Following these changes, the ionKey/MS thyroglobulin assay was validated across 10 batches. Intra-assay (20x1) and inter-assay (2x10) imprecision and inaccuracy in calibrators and controls spanning from 20 pg/mL to 2000 pg/mL were all less than 15%, except at the 20 pg/mL LLOQ (19.6% CV). Additionally, the 3-sigma LOD was validated to be 5.7 pg/mL. The ionKey/MS assay showed excellent agreement with a commercially-available immunoassay in 50 autoantibody-negative samples (Deming slope = 0.998, R = 0.9914) and with the high-flow LC-MS/MS assay in 74 autoantibody-positive samples (Deming slope = 0.975, R = 0.9956). Finally, 57 autoantibody-positive and 53 autoantibody-negative samples previously measuring below the LLOQ of the high-flow assay (<0.2 ng/mL) and immunoassay (<0.1 ng/mL), respectively, were measured on the ionKey/MS assay. In both cohorts, over 70% of samples had detectable amounts of thyroglobulin (>5.7 pg/mL) and over 40% had quantifiable amounts (>20 pg/mL).
Conclusions & Discussion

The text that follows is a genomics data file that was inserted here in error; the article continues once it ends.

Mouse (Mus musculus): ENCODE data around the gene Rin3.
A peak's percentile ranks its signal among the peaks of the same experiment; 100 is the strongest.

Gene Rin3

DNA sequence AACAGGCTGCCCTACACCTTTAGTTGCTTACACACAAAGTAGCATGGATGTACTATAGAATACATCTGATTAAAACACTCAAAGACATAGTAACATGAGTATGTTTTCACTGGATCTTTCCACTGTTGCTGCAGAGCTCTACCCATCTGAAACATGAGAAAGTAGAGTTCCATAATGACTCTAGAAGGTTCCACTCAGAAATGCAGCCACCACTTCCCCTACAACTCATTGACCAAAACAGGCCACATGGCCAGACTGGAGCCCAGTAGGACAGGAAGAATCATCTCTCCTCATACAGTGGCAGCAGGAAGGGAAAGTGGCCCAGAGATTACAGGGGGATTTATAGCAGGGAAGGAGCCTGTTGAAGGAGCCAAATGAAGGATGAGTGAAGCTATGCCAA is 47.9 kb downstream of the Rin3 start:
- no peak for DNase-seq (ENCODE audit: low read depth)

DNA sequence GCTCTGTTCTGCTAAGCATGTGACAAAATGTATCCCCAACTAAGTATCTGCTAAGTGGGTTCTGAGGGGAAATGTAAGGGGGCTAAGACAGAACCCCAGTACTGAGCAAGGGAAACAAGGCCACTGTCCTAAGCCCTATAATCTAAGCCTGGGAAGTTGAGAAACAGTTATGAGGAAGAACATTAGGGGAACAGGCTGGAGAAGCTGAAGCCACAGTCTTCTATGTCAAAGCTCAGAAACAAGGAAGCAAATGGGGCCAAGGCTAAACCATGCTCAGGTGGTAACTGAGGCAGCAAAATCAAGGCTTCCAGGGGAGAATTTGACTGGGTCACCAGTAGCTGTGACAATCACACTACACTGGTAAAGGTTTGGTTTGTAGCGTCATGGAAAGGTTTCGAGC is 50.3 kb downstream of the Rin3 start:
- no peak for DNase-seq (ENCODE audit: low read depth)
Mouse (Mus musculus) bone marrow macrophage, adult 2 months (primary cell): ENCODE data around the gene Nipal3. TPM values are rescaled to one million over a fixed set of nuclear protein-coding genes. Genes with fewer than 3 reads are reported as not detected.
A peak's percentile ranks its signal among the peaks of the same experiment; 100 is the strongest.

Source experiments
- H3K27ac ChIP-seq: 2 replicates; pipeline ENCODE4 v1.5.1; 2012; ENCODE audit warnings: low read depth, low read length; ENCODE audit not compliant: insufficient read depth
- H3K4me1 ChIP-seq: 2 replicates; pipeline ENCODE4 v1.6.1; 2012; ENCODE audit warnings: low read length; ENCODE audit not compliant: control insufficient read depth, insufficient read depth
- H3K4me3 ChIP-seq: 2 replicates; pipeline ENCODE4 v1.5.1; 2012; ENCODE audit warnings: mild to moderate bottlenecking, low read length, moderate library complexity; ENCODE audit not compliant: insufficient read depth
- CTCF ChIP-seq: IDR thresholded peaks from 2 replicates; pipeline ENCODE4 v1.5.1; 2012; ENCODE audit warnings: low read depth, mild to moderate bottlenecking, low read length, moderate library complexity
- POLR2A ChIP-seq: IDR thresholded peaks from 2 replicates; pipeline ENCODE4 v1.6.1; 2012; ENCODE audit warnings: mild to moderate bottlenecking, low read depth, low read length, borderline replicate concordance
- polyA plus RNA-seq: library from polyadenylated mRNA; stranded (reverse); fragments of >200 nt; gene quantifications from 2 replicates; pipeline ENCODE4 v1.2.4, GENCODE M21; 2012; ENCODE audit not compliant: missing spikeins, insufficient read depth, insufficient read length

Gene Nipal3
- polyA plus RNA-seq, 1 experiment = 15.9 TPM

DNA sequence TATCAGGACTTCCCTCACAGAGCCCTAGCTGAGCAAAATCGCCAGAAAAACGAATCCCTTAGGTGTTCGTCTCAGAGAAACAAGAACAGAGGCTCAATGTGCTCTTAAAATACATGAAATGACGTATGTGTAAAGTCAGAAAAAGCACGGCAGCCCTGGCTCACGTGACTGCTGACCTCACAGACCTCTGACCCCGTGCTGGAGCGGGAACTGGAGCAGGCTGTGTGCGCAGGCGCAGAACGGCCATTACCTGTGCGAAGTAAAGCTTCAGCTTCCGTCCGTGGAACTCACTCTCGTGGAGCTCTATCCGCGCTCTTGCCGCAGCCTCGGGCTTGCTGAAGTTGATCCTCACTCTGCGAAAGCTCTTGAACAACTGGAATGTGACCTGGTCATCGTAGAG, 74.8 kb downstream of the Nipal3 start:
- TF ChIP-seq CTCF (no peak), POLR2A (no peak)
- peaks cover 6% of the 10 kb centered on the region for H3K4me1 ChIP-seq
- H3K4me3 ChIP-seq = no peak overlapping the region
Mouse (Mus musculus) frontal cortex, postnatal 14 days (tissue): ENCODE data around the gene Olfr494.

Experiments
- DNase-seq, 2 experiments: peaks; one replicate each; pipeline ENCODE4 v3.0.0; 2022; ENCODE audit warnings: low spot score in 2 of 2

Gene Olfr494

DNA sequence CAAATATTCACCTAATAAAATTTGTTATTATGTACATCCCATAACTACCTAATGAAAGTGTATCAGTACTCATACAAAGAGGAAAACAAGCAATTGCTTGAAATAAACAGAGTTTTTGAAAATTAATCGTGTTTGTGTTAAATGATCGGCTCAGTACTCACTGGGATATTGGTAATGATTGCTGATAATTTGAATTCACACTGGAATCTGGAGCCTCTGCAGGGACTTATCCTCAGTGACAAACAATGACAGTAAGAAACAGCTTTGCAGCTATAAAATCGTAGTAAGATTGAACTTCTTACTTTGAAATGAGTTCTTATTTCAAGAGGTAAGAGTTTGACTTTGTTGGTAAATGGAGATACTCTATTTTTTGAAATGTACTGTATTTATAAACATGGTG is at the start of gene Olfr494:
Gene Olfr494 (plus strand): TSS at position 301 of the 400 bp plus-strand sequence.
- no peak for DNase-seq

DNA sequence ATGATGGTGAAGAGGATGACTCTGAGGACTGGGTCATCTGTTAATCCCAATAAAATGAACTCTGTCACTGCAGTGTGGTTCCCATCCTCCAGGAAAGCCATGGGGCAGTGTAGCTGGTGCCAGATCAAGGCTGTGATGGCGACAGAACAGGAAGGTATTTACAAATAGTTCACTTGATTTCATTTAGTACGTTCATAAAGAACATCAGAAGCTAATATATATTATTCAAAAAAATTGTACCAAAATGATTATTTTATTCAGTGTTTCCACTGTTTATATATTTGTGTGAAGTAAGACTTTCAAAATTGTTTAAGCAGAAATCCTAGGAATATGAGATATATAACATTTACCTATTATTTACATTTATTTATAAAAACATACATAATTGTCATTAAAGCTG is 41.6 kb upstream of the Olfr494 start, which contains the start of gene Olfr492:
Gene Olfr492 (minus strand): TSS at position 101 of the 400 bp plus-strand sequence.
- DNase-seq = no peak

Measurement of thyroglobulin on the ionKey/MS platform using microliter/minute flow-rates improved the analytical sensitivity of LC-MS/MS measurements by an order of magnitude. Feasibility to use this platform routinely was achieved by inclusion of a large inner diameter protein scavenging column up stream of the trapping and analytical columns, which dramatically improved system ruggedness. Subsequent detection and quantification of "sub-clinical" levels of Thyroglobulin in patients with levels below the reporting limits of current testing platforms, particularly in autoantibody positive patients, indicates this method has the potential to improve the clinical sensitivity of LC-MS/MS measurements - though further work is needed to substantiate this claim.
References & Acknowledgements: